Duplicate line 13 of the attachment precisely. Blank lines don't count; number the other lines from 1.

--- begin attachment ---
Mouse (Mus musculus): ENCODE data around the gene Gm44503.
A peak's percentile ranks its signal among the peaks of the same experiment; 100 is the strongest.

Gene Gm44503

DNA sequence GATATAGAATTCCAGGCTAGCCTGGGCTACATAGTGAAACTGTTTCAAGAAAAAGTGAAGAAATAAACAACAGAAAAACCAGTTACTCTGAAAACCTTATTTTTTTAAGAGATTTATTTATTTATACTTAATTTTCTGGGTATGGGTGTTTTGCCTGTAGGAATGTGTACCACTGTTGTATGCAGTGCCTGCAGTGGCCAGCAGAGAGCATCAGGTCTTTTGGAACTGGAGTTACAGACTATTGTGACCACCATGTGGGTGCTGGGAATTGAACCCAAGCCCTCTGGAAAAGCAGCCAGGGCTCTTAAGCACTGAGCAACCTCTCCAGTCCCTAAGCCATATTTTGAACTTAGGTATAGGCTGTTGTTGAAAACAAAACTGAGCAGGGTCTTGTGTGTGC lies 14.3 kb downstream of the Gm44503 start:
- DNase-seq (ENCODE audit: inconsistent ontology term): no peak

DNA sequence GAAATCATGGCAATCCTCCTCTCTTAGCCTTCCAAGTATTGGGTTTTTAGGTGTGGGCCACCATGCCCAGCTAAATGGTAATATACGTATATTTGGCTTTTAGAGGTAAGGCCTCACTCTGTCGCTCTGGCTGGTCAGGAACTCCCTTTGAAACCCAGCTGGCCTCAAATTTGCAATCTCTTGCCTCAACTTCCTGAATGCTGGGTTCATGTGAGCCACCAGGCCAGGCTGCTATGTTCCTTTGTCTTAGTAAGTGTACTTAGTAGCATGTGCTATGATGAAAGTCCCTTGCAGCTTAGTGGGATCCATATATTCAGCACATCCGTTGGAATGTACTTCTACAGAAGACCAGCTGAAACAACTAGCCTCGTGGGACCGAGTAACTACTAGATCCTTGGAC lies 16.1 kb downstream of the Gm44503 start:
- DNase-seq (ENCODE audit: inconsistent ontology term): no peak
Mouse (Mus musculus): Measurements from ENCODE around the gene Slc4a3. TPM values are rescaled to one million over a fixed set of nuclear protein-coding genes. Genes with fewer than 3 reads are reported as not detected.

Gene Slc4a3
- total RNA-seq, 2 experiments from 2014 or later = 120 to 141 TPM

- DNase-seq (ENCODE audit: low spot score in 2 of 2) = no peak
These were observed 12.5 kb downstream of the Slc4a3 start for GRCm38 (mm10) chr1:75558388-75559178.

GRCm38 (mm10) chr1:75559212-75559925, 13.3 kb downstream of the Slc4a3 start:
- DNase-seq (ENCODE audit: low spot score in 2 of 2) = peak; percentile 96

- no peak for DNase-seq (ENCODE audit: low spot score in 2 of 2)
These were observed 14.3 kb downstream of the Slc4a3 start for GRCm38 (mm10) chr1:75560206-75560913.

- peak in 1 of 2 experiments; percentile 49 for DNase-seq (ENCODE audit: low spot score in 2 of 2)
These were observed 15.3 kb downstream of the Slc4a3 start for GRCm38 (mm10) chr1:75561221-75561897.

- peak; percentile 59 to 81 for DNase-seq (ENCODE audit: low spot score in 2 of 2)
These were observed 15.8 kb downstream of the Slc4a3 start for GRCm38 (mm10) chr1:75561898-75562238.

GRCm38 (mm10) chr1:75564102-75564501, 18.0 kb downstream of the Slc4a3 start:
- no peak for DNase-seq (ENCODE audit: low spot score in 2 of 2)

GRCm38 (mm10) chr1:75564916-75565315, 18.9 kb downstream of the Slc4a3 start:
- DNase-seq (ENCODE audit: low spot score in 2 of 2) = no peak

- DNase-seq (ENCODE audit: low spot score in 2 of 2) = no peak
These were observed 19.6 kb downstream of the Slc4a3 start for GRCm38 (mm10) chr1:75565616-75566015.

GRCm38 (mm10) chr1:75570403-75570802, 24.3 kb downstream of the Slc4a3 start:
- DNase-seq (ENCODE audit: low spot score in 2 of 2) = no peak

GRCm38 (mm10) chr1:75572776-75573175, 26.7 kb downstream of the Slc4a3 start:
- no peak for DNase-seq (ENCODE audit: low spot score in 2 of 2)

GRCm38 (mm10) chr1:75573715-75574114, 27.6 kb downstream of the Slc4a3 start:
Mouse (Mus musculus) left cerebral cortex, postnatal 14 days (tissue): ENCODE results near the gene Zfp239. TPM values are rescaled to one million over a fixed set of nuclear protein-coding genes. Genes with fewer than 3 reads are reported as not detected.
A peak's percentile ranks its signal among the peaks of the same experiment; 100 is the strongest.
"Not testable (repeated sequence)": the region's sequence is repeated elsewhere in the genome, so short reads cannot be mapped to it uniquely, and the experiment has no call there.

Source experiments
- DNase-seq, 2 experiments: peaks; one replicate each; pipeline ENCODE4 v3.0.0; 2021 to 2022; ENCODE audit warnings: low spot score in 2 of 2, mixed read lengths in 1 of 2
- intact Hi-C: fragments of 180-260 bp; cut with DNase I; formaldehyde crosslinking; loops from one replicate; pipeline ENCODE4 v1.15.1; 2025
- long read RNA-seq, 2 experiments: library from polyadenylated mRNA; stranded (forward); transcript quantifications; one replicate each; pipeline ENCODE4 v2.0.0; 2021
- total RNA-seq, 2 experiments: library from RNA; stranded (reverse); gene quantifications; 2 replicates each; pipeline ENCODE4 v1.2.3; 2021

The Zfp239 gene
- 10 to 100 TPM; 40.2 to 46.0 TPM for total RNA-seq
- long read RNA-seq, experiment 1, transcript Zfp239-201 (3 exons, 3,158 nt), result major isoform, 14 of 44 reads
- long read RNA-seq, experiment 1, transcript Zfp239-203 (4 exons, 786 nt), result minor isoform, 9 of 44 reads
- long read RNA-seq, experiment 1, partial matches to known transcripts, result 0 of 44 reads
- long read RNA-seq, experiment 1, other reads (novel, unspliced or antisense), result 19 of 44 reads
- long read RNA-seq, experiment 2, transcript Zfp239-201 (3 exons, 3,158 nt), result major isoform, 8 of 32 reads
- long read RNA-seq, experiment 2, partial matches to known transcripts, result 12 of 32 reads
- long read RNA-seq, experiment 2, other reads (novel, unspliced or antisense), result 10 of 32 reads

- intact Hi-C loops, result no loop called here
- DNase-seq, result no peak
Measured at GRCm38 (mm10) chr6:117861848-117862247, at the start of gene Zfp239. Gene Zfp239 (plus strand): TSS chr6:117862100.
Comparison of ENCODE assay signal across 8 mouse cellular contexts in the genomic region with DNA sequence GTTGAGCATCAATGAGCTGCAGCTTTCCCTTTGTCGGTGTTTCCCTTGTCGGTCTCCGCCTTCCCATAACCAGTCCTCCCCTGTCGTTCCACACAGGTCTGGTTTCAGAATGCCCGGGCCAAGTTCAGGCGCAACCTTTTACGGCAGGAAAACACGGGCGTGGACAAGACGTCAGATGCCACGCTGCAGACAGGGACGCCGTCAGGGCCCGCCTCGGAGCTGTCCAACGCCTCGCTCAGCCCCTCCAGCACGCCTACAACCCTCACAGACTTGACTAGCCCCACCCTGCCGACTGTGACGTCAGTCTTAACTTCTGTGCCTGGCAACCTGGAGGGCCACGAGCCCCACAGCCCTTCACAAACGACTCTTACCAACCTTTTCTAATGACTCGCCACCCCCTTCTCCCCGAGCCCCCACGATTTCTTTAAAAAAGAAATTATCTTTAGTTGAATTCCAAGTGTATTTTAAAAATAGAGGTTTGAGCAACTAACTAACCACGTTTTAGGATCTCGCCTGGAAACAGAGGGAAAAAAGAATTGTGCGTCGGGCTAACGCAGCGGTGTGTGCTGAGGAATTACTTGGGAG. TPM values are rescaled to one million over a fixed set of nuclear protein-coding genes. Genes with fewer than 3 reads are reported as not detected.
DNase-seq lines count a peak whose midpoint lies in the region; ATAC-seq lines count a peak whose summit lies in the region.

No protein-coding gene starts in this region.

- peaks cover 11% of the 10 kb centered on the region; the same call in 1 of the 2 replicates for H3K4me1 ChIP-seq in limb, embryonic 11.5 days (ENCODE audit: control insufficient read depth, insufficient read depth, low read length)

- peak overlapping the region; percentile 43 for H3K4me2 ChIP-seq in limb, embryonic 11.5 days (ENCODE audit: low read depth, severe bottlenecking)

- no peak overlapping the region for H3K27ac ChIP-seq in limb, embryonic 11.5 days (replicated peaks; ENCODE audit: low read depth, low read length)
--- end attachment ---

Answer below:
GRCm38 (mm10) chr1:75559212-75559925, 13.3 kb downstream of the Slc4a3 start: